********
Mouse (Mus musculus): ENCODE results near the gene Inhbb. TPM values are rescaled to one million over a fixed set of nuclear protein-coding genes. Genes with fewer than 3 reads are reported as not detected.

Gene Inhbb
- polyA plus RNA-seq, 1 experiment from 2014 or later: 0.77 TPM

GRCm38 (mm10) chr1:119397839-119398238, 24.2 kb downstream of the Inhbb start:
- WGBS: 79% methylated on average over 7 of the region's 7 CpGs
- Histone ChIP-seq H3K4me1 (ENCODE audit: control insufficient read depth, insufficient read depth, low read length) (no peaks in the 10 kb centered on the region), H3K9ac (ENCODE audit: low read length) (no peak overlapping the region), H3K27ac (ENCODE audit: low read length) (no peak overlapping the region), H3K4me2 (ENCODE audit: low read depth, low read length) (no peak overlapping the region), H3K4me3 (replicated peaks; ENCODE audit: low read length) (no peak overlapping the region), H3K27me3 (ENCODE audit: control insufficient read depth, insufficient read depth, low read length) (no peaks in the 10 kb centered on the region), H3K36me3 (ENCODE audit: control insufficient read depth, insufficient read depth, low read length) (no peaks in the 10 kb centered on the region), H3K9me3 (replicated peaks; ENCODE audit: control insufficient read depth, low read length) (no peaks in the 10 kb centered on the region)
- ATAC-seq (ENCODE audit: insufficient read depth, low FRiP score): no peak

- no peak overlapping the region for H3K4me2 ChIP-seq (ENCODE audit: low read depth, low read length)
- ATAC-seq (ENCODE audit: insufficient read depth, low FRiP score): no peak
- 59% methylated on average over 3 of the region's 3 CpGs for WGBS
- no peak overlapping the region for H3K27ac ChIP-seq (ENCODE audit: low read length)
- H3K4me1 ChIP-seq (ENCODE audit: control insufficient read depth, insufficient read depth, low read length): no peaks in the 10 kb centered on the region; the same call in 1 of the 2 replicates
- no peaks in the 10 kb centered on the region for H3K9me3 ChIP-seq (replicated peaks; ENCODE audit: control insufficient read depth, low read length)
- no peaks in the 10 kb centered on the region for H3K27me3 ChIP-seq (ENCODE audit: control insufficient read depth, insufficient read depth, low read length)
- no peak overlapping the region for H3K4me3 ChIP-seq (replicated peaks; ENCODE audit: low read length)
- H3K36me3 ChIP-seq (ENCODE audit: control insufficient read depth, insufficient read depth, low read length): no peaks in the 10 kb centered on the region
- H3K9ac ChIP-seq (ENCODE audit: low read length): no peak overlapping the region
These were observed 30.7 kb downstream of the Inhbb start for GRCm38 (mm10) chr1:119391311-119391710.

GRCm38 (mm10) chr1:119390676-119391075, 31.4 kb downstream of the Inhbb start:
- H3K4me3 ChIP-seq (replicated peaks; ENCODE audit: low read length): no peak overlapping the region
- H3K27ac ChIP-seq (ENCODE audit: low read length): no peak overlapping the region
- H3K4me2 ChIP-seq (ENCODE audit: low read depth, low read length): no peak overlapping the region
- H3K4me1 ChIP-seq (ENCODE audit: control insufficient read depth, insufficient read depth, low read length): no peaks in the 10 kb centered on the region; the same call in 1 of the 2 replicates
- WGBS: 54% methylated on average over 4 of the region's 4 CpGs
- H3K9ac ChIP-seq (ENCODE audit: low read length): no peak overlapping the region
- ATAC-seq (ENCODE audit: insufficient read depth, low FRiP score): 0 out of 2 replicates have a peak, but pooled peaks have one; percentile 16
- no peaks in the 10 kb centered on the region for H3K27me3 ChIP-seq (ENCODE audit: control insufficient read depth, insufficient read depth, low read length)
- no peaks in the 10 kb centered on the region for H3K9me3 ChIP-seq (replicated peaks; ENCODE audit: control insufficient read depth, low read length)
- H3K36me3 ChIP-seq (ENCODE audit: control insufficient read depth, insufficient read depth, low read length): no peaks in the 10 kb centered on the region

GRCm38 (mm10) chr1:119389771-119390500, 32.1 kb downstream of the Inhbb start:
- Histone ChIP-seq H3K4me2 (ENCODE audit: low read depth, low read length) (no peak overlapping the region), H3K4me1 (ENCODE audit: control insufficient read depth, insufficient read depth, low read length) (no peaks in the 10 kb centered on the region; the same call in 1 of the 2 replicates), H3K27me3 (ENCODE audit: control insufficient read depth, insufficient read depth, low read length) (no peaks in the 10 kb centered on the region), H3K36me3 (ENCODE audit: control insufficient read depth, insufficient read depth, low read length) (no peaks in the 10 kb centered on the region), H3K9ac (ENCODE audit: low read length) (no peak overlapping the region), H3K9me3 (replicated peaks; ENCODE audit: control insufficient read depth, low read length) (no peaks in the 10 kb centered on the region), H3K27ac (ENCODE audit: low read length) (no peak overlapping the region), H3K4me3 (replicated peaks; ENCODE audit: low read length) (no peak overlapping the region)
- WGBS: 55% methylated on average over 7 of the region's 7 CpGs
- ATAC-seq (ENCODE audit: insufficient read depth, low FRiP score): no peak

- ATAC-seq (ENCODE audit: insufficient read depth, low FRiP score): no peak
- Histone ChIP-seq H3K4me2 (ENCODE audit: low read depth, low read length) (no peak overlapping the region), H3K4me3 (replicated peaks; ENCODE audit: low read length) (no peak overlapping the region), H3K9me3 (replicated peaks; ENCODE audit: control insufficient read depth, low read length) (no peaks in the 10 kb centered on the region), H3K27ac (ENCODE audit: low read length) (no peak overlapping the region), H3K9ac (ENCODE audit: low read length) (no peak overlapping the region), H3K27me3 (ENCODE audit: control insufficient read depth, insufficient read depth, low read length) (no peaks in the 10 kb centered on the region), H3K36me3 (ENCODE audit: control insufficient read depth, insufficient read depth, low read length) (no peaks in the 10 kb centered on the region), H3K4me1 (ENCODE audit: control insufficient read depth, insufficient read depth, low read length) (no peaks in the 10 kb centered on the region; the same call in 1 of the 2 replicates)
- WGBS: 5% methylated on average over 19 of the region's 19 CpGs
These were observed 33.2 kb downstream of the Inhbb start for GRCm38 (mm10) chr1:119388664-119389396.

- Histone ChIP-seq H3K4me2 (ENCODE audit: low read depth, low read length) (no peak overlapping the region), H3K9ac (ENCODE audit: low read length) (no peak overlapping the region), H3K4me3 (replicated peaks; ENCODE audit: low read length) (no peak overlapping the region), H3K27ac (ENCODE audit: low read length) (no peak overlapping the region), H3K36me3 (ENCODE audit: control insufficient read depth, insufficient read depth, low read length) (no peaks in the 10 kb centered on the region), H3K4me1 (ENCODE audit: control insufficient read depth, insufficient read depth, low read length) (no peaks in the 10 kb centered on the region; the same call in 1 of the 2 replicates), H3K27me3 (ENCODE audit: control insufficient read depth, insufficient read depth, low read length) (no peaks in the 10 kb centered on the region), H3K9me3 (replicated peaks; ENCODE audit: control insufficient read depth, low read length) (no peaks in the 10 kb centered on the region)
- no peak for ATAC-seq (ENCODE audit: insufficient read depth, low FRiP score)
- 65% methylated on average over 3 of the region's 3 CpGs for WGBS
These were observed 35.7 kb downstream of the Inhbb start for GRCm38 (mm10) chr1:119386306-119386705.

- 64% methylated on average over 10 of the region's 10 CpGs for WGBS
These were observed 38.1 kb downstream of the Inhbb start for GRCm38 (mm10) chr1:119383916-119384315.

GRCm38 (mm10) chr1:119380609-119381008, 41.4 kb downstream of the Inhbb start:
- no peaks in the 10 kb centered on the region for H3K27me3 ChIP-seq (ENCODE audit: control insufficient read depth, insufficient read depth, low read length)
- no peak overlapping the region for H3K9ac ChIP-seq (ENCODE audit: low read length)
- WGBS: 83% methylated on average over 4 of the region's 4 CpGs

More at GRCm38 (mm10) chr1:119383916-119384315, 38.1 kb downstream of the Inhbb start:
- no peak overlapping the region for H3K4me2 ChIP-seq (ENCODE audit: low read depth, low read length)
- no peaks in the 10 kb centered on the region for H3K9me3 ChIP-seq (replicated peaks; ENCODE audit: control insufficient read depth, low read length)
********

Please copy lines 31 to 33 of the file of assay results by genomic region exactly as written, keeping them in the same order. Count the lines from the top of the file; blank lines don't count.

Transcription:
- Histone ChIP-seq H3K4me2 (ENCODE audit: low read depth, low read length) (no peak overlapping the region), H3K4me1 (ENCODE audit: control insufficient read depth, insufficient read depth, low read length) (no peaks in the 10 kb centered on the region; the same call in 1 of the 2 replicates), H3K27me3 (ENCODE audit: control insufficient read depth, insufficient read depth, low read length) (no peaks in the 10 kb centered on the region), H3K36me3 (ENCODE audit: control insufficient read depth, insufficient read depth, low read length) (no peaks in the 10 kb centered on the region), H3K9ac (ENCODE audit: low read length) (no peak overlapping the region), H3K9me3 (replicated peaks; ENCODE audit: control insufficient read depth, low read length) (no peaks in the 10 kb centered on the region), H3K27ac (ENCODE audit: low read length) (no peak overlapping the region), H3K4me3 (replicated peaks; ENCODE audit: low read length) (no peak overlapping the region)
- WGBS: 55% methylated on average over 7 of the region's 7 CpGs
- ATAC-seq (ENCODE audit: insufficient read depth, low FRiP score): no peak